Tommy snickered, “Gentleman Paul?  I can’t wait to see.”


I led them into the house and called out, “Five of us, Ma.  We’ll be in the dining room.”


Tommy mumbled, “Strike one,” and I heard Ally stifling a laugh.


We sat around the table; a plateful of cookies that looked like waffles was in the middle.  My mother called from the kitchen, “Oh, Paul?  Son of mine?  Are you too behind to help an old woman carry these things in?”


I wheezed out an almost silent laugh and managed, “Of course not, mother dear.  How much help would you like?”


Her voice lost its sweetness when she said, “Just yours.  This shouldn’t take too many trips.”


I didn’t like the sound of that, so I hurried into the kitchen.  Mom was standing there looking at me, her arms crossed in front of her and her foot tapping.  “I didn’t hear you excuse yourself.  Honestly, Paul, did Florida cause you to forget every manner you ever learned?  If that’s the case, we’ll have to keep you out of the heat and away from the sea.”


Zinged twice in one night?  I swallowed her reproach saying “Sorry,” once again.  “What do I have to bring in?”


She handed me a silver tray, and took two round tubs of Italian ice from the freezer.  “This will do it for now.  That has to soften a little before you can serve it.”


I knew what was coming.  I’d bring that in, and come back for something else, and again for another thing.  I’d go back and forth at least five times to learn my lesson.  I didn’t mind.  When the guys left I’d get a great big hug from Mom and another from Ally … hers served up with a giggle that might upset my nervous system for days.


I brought in dishes, followed by spoons, and then napkins.  The last trip was for the ice cream scoop.  When that was on the silver platter with the ices, I sat down and said, loudly enough for the kitchen staff to hear, “Thomas, would you mind serving?  My wrists are sore.”


The guys busted up laughing, as did Ally, and I know I heard my mother trying not to.


The dessert was a hit.  The waffle cookies aren’t really crispy, but the very outside of them is, and they sparkle with little sugar crystals.  We had lemon ice and raspberry ice, and when that was scooped onto the cookies, the cookies softened just like a waffle.  The result was extra good, and probably good for us, too.  Well, maybe not, but we polished off all but one cookie, which Tommy stuck in his shirt pocket when nobody else claimed it.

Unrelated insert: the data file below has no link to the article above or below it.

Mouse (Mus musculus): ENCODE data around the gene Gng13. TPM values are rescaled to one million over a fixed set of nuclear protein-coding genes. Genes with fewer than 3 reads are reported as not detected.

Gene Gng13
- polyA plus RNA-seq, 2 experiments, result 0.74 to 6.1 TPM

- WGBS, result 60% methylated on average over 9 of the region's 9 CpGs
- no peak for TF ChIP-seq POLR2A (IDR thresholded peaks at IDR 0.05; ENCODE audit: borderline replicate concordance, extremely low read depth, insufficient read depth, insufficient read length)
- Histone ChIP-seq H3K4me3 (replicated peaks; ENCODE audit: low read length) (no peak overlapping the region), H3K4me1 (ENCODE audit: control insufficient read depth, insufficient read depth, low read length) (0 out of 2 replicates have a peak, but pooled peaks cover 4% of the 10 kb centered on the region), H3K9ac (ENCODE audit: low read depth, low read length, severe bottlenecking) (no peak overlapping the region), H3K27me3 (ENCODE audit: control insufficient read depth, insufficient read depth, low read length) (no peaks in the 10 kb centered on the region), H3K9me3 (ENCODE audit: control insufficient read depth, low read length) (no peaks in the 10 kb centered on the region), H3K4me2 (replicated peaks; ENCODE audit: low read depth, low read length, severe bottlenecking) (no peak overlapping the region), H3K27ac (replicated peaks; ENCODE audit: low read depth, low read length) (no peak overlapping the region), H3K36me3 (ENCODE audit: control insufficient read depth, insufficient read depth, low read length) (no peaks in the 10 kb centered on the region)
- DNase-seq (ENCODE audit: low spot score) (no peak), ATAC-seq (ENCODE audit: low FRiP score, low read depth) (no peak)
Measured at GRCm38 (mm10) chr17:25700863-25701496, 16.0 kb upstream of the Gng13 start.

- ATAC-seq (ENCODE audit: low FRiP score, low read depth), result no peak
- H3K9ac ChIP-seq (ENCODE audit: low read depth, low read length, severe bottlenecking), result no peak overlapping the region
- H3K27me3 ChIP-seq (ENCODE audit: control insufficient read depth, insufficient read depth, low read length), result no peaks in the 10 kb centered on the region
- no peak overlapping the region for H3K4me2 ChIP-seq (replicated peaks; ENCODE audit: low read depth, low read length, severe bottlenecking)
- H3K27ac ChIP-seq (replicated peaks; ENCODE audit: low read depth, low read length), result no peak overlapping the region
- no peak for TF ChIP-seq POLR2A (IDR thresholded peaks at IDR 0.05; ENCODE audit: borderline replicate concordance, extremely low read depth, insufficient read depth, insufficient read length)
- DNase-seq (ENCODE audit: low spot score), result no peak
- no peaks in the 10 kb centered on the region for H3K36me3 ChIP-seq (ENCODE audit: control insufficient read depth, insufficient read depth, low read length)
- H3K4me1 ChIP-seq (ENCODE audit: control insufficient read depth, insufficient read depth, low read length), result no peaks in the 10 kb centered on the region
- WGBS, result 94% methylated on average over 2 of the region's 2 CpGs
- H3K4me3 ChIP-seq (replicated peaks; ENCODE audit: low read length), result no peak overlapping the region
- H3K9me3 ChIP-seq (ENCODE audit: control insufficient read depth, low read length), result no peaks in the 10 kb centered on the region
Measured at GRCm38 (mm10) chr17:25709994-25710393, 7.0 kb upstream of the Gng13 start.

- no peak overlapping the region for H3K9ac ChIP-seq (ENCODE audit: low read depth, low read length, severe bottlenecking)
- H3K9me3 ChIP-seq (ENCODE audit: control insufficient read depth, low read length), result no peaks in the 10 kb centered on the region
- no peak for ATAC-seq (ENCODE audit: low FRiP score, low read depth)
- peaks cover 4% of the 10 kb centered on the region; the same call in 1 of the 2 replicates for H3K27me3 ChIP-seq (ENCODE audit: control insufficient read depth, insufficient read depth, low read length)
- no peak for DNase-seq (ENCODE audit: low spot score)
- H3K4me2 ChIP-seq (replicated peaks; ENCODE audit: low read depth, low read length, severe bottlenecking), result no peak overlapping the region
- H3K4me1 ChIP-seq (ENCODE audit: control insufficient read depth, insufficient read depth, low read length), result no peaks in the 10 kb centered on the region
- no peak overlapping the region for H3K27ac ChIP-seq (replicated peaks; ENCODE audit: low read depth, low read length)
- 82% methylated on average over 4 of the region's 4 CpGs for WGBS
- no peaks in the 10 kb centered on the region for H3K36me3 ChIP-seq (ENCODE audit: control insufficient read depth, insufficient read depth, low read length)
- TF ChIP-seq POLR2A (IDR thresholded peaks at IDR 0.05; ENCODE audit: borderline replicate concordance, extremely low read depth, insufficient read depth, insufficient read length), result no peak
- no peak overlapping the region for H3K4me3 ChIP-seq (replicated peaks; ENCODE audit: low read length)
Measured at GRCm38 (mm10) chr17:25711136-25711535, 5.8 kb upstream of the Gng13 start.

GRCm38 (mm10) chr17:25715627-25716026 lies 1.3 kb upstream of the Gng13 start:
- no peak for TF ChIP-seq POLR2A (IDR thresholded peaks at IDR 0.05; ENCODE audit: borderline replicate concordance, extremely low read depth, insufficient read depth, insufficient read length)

I thought to ask if anyone wanted coffee, and asked loudly.  When they all said no I said, “Okay, let’s do something useful.  You all know Gary Andrews, right?”


Heads nodded, and I went on.  “Gary tripped Shea on the bus this morning.  I couldn’t say anything right then, so I said I’d see him later.  When I got off the bus, he was there like he wanted to talk to me, so I caught up with him after lunch and asked him why he tripped Shea.  He made it sound like he’s the one being picked on all the time.  I told him to lay off Shea, and he said okay, and then he thanked me for Jamie’s dance, like I was the only one.  He said he had the best time ever, and afterwards he went and apologized to Shea.”  I looked at Tommy and said, “He told me you are the best person he knows.”


I didn’t go on, but waited for someone to say something. 


Tommy was first, and he had a rare, sad expression on his face.  “Gary’s got shit since kindergarten.  I mean, I like him fine, but kids always made fun of his walk, even after teachers told us about it.”  He looked around, “It’s a medical thing, like a brain disorder.  Whatever part works his legs, it doesn’t work right.  It’s funny, because he runs okay, but he walks like Frankenstein or something.”


I asked, “Is there a cure?”


“I don’t know,” Tommy said.  “If there is, I doubt his family could afford it.”


“They’re poor?” I asked.